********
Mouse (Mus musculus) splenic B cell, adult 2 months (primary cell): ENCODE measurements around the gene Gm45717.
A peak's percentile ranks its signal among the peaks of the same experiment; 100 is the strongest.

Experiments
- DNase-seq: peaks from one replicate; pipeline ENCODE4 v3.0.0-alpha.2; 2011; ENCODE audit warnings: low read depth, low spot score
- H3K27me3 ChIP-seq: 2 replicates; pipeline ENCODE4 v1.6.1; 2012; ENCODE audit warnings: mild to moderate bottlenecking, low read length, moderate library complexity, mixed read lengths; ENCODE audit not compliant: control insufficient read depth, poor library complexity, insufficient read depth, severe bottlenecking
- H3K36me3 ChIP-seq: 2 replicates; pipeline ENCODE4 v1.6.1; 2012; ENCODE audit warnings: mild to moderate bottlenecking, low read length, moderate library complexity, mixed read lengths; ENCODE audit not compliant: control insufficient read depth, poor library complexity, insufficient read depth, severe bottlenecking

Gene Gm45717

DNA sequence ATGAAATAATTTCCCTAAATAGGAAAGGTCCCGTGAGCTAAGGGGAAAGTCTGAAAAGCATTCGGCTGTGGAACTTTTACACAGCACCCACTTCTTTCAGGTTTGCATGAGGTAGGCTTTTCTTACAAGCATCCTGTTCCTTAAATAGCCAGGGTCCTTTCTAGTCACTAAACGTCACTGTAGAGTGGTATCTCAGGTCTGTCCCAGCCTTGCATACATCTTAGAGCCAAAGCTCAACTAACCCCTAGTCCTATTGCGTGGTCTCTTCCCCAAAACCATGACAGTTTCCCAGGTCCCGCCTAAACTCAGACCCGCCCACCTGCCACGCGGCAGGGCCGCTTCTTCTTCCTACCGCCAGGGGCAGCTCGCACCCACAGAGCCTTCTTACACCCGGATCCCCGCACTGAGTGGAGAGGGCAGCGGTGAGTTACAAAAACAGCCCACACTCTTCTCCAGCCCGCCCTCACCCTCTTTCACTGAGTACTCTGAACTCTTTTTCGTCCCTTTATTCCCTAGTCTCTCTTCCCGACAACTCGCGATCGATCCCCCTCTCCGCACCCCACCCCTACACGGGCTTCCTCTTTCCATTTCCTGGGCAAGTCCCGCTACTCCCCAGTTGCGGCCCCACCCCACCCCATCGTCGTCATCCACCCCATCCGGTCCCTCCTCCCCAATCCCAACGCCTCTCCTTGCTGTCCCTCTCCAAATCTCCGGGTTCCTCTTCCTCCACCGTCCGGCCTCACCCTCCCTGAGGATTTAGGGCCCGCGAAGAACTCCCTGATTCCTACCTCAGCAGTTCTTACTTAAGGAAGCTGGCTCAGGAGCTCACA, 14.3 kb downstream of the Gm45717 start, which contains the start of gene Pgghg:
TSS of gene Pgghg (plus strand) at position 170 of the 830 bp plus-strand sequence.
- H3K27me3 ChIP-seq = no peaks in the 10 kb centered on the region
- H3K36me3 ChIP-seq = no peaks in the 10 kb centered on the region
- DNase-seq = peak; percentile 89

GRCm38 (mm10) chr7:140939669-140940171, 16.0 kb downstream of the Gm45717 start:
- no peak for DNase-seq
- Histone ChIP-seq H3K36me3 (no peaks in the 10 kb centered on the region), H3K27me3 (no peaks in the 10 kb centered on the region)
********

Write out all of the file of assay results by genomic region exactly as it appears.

Mouse (Mus musculus) splenic B cell, adult 2 months (primary cell): ENCODE measurements around the gene Gm45717.
A peak's percentile ranks its signal among the peaks of the same experiment; 100 is the strongest.

Experiments
- DNase-seq: peaks from one replicate; pipeline ENCODE4 v3.0.0-alpha.2; 2011; ENCODE audit warnings: low read depth, low spot score
- H3K27me3 ChIP-seq: 2 replicates; pipeline ENCODE4 v1.6.1; 2012; ENCODE audit warnings: mild to moderate bottlenecking, low read length, moderate library complexity, mixed read lengths; ENCODE audit not compliant: control insufficient read depth, poor library complexity, insufficient read depth, severe bottlenecking
- H3K36me3 ChIP-seq: 2 replicates; pipeline ENCODE4 v1.6.1; 2012; ENCODE audit warnings: mild to moderate bottlenecking, low read length, moderate library complexity, mixed read lengths; ENCODE audit not compliant: control insufficient read depth, poor library complexity, insufficient read depth, severe bottlenecking

Gene Gm45717

DNA sequence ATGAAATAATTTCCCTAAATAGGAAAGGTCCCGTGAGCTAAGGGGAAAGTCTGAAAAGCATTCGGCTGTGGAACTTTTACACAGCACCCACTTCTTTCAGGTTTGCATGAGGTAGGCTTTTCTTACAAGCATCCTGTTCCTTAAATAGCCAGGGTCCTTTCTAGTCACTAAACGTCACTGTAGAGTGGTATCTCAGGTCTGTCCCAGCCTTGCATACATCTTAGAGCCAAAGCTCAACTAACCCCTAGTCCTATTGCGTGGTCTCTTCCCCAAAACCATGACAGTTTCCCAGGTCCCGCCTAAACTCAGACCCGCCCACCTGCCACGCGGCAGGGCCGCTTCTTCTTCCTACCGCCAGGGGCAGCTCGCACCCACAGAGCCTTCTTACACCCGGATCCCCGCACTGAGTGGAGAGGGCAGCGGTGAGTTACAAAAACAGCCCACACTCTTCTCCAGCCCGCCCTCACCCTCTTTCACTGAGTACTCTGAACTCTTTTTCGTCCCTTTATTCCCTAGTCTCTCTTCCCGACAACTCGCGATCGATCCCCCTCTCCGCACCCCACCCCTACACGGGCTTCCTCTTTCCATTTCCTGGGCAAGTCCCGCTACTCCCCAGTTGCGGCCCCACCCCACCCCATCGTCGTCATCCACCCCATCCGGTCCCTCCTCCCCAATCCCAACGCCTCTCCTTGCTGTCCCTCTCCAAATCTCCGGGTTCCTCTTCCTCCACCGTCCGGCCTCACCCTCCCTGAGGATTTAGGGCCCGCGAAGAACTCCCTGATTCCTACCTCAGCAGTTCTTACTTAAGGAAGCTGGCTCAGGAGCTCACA, 14.3 kb downstream of the Gm45717 start, which contains the start of gene Pgghg:
TSS of gene Pgghg (plus strand) at position 170 of the 830 bp plus-strand sequence.
- H3K27me3 ChIP-seq = no peaks in the 10 kb centered on the region
- H3K36me3 ChIP-seq = no peaks in the 10 kb centered on the region
- DNase-seq = peak; percentile 89

GRCm38 (mm10) chr7:140939669-140940171, 16.0 kb downstream of the Gm45717 start:
- no peak for DNase-seq
- Histone ChIP-seq H3K36me3 (no peaks in the 10 kb centered on the region), H3K27me3 (no peaks in the 10 kb centered on the region)